Citadel – A Powerful Email and Collaboration Suite for Linux Server

Citadel is an easy, versatile, and powerful email and collaboration suite that utilises a “rooms”-based architecture, allowing for a most unique workflow. Its easy installation and simple and intuitive administration places it among the best groupware solutions available and one that is also 100% free and open source.

The suite offers email, calendaring, address books, bulletin boards, instant messaging in a single server package with built-in data stores, and its own implementation of various server protocols such as IMAP, POP3, SMTP, ManageSieve, XMPP, and Citadel. Citadel’s feature list is nothing short of impressive. Besides the aforementioned functions, it offers:

  • high-performance, multiprotocol, multithreaded server engine
  • built-in wiki and blog engines, making it a CMS as well as an email server
  • web browser, telnet/SSH, local client software accessibility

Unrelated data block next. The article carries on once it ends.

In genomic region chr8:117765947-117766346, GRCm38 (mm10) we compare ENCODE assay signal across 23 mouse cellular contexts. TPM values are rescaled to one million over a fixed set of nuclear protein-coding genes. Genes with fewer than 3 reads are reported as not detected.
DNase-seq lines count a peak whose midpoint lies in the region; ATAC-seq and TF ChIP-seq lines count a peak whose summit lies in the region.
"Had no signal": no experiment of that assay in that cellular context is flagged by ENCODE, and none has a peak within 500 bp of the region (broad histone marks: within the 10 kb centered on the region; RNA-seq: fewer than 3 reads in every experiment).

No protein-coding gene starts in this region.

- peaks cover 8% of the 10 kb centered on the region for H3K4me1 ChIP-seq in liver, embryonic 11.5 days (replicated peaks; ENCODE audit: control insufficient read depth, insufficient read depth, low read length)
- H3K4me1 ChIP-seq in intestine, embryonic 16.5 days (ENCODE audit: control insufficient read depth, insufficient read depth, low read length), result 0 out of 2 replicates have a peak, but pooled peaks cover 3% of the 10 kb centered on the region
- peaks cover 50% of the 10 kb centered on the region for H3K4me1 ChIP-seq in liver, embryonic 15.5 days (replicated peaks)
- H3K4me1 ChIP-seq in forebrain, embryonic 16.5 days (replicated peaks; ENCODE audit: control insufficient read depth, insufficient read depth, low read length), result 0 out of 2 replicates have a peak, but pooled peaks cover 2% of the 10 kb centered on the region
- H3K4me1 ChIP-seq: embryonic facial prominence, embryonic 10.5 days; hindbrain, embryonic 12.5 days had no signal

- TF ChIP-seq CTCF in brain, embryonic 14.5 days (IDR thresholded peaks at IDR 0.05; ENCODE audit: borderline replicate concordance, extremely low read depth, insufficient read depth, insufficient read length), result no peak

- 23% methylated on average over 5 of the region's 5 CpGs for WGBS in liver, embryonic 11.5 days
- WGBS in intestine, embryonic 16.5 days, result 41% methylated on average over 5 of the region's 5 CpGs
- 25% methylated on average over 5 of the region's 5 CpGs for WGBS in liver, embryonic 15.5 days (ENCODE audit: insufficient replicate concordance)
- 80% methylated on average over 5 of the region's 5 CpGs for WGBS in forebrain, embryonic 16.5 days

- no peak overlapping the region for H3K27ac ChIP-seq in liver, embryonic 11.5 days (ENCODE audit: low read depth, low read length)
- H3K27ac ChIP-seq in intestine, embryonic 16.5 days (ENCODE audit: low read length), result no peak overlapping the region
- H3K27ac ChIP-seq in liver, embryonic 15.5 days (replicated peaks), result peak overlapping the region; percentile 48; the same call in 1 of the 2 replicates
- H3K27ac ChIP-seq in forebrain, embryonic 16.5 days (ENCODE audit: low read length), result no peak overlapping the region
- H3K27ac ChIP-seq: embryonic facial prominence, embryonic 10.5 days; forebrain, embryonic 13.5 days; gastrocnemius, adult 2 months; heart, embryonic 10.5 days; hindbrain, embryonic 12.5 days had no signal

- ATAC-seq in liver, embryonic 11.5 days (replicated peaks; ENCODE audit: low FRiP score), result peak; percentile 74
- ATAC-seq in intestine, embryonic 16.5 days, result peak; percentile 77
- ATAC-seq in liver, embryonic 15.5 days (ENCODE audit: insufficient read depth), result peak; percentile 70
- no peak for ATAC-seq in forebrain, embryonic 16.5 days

• Group calendaring and scheduling (WebDAV, GroupDAV, and Kolab-1 compatible)
  • built-in mailing list server (listserv)
  • built-in RSS feed aggregation
  • integrated server-side mail sorting and filtering. (Web-based rule editor or Sieve script)
  • support for push e-mail and mobile devices
  • database-driven, single-instance message store
  • built-in full text index
  • multiple domain support
  • built-in integration with Realtime Blackhole Lists (RBL’s), SpamAssassin, and ClamAV antivirus
  • server-to-server replication
  • Web-based access to email, calendars, and everything else through a powerful AJAX-style front end
  • very strong support for “public folders” and message forums